OK, so you want your people to stay. And you want these people to not only be hard-working, and highly-skilled, but also engaged, happy, and to be positive advocates for your business or brand? Seems like a tall order. But making it happen is actually pretty simple: give people what they want.
I’ll cover the key things that employees really want out of a job and company beyond salary—and a range of ways to help provide these things.
People want to know how they’re doing and where they’re heading. Give them a clear path for their trajectory with defined role expectations, reasonable and achievable goals to get to the next level, a corresponding timeline, and regular progress check-ins.
Be open to exploring role evolution. Hybrid roles can sometimes be just the thing, or in some cases, it’s most effective to make up new roles to fit the changing needs of the business and the skillset of the person.
2. Recognition and celebration
Milestones matter. Acknowledge things like product launches, extra efforts from individuals or teams, and positively note wins and losses. Recognition for good, hard work builds morale. Celebrate anniversaries and promotions thoughtfully and publicly. People notice.
Do these things all in a way that feels true to your company’s values and brand. This is an opportunity to make your own traditions or perhaps enhance existing ones.
Little things go far. Recognize when someone might be struggling. Show compassion. Say thank you often. Send a note of praise to those you manage.
3. Reward beyond salary
There’s more to feeling valued than just income. Generous parental leave (with things like paid “keep in touch days”) can be a major bonus. Consider both formal and informal learning and development opportunities (from sponsoring a night class on UX design to internal employee-led skillshares). Can’t afford the annual bonus this year? Maybe offer additional days of holiday instead. And if your business has multiple locations, options for permanent or short-term transfers can be very appealing.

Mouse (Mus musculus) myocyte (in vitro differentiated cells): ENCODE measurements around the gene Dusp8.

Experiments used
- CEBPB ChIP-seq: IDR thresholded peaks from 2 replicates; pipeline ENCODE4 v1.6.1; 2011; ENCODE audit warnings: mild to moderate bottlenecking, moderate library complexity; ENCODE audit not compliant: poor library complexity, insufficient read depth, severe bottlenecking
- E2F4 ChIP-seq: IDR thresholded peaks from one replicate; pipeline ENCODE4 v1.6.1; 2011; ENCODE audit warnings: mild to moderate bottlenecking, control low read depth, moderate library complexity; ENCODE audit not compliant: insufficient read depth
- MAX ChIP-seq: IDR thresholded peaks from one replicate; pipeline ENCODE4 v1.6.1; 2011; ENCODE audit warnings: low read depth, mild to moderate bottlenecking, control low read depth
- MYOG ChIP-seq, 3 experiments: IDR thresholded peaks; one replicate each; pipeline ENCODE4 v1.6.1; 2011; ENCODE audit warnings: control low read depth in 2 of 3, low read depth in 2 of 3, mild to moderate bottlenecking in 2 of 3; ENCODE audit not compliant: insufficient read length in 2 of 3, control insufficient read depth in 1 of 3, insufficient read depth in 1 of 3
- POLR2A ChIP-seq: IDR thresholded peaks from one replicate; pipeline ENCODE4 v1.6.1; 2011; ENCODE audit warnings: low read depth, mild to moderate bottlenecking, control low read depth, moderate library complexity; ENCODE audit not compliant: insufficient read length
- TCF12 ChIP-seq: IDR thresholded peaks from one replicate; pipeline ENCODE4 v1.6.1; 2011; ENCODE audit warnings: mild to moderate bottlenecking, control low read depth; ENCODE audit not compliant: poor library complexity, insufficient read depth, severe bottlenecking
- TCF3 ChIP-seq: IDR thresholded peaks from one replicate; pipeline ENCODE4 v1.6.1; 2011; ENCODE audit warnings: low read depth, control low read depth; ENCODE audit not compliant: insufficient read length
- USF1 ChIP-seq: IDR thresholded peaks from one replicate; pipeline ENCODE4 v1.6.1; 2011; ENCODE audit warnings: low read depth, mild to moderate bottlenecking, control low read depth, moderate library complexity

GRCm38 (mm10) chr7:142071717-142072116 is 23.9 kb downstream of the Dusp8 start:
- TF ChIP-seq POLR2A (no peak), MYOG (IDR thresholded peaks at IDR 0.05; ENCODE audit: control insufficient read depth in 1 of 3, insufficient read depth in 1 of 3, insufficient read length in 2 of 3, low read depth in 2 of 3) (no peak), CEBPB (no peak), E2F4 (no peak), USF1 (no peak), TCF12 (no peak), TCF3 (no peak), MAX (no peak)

4. Someone or something to rally behind
We all want something we can get behind. Authentic and transparent leadership unites people and fuels loyalty. Let people know what you’re doing and why you’re doing it, and how it may impact them.
Be clear and consistent about your purpose—whether it’s your company’s mission or the aim of the project at hand—to give work meaning.
Human beings are tribal by nature, we need community. Create safe, supportive groups for employees—which can be based on shared passions or skills, or shared identity. The more grassroots-focused, the better.
If you have a bunch of cyclists, maybe one of the groups you create is a cycling club. Perhaps it’s an LGBTQIA+ affinity group or one focused on Women’s Empowerment. Or a public-speaking practice group. Or all the above. And if you’re in a smaller company, a club can be just two people!
What matters is that people can bring their full selves to work, connect meaningfully with others, and feel they have the support of the business to do so.
6. Flexibility and balance
Offer wellbeing breaks during the workday. This can be a policy like blocking the lunch hour to ensure employees feel supported to either take time for themselves, or to participate in more structured offerings like yoga or fitness classes.
Not everyone is into video calls. Instead of defaulting to them, offer the option for audio calls and encourage walk-and-talk meetings (especially good for regular one-on-one chats).
Be flexible when it comes to new configurations of working, with individual needs in mind. Some folks have kid duties, some are morning people, some definitely aren’t. There’s a reason four-day-work weeks and flexible hours are becoming more common—people want them.
In conclusion . . .
Hopefully, you can walk away with a few sparks of inspiration that you can take into your own businesses, no matter the size. And remember, while money is great, there’s a whole lot more you can provide to motivate people at work.